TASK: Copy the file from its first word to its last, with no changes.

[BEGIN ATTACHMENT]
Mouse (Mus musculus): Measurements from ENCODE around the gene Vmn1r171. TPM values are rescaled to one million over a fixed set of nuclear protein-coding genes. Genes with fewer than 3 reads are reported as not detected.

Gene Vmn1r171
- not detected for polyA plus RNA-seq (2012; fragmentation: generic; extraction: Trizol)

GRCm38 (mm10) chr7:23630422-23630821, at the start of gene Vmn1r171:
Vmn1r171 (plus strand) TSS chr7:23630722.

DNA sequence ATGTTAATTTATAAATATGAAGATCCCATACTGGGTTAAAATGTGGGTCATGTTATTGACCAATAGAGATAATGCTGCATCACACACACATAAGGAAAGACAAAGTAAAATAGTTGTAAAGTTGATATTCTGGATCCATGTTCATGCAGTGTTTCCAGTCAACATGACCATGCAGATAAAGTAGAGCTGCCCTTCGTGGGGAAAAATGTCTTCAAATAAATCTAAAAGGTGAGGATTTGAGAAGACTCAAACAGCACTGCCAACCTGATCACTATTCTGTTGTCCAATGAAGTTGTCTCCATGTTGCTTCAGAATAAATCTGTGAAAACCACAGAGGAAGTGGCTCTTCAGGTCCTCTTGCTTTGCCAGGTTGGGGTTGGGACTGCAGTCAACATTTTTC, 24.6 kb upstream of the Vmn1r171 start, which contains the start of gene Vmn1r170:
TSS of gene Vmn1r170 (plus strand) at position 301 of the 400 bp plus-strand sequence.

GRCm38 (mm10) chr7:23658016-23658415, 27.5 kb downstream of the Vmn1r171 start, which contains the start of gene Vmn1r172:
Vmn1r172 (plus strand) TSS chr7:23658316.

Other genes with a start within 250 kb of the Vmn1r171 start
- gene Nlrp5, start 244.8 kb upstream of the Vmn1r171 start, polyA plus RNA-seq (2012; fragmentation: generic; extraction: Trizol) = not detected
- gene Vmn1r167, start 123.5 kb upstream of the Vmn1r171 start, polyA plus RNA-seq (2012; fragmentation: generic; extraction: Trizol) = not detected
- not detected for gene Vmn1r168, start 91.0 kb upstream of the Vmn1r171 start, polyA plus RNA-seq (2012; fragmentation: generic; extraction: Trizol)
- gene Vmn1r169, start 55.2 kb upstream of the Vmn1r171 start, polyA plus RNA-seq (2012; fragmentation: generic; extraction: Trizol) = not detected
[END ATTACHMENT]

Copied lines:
Mouse (Mus musculus): Measurements from ENCODE around the gene Vmn1r171. TPM values are rescaled to one million over a fixed set of nuclear protein-coding genes. Genes with fewer than 3 reads are reported as not detected.

Gene Vmn1r171
- not detected for polyA plus RNA-seq (2012; fragmentation: generic; extraction: Trizol)

GRCm38 (mm10) chr7:23630422-23630821, at the start of gene Vmn1r171:
Vmn1r171 (plus strand) TSS chr7:23630722.

DNA sequence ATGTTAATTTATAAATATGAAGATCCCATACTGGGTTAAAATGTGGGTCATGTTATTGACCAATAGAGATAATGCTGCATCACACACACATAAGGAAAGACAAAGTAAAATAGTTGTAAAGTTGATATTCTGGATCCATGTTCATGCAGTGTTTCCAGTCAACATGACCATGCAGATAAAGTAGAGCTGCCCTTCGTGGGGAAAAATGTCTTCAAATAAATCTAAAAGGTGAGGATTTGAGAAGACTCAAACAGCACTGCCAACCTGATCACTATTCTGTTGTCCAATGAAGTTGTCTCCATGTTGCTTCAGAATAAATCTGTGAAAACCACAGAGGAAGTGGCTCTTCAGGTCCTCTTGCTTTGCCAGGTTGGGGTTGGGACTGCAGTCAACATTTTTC, 24.6 kb upstream of the Vmn1r171 start, which contains the start of gene Vmn1r170:
TSS of gene Vmn1r170 (plus strand) at position 301 of the 400 bp plus-strand sequence.

GRCm38 (mm10) chr7:23658016-23658415, 27.5 kb downstream of the Vmn1r171 start, which contains the start of gene Vmn1r172:
Vmn1r172 (plus strand) TSS chr7:23658316.

Other genes with a start within 250 kb of the Vmn1r171 start
- gene Nlrp5, start 244.8 kb upstream of the Vmn1r171 start, polyA plus RNA-seq (2012; fragmentation: generic; extraction: Trizol) = not detected
- gene Vmn1r167, start 123.5 kb upstream of the Vmn1r171 start, polyA plus RNA-seq (2012; fragmentation: generic; extraction: Trizol) = not detected
- not detected for gene Vmn1r168, start 91.0 kb upstream of the Vmn1r171 start, polyA plus RNA-seq (2012; fragmentation: generic; extraction: Trizol)
- gene Vmn1r169, start 55.2 kb upstream of the Vmn1r171 start, polyA plus RNA-seq (2012; fragmentation: generic; extraction: Trizol) = not detected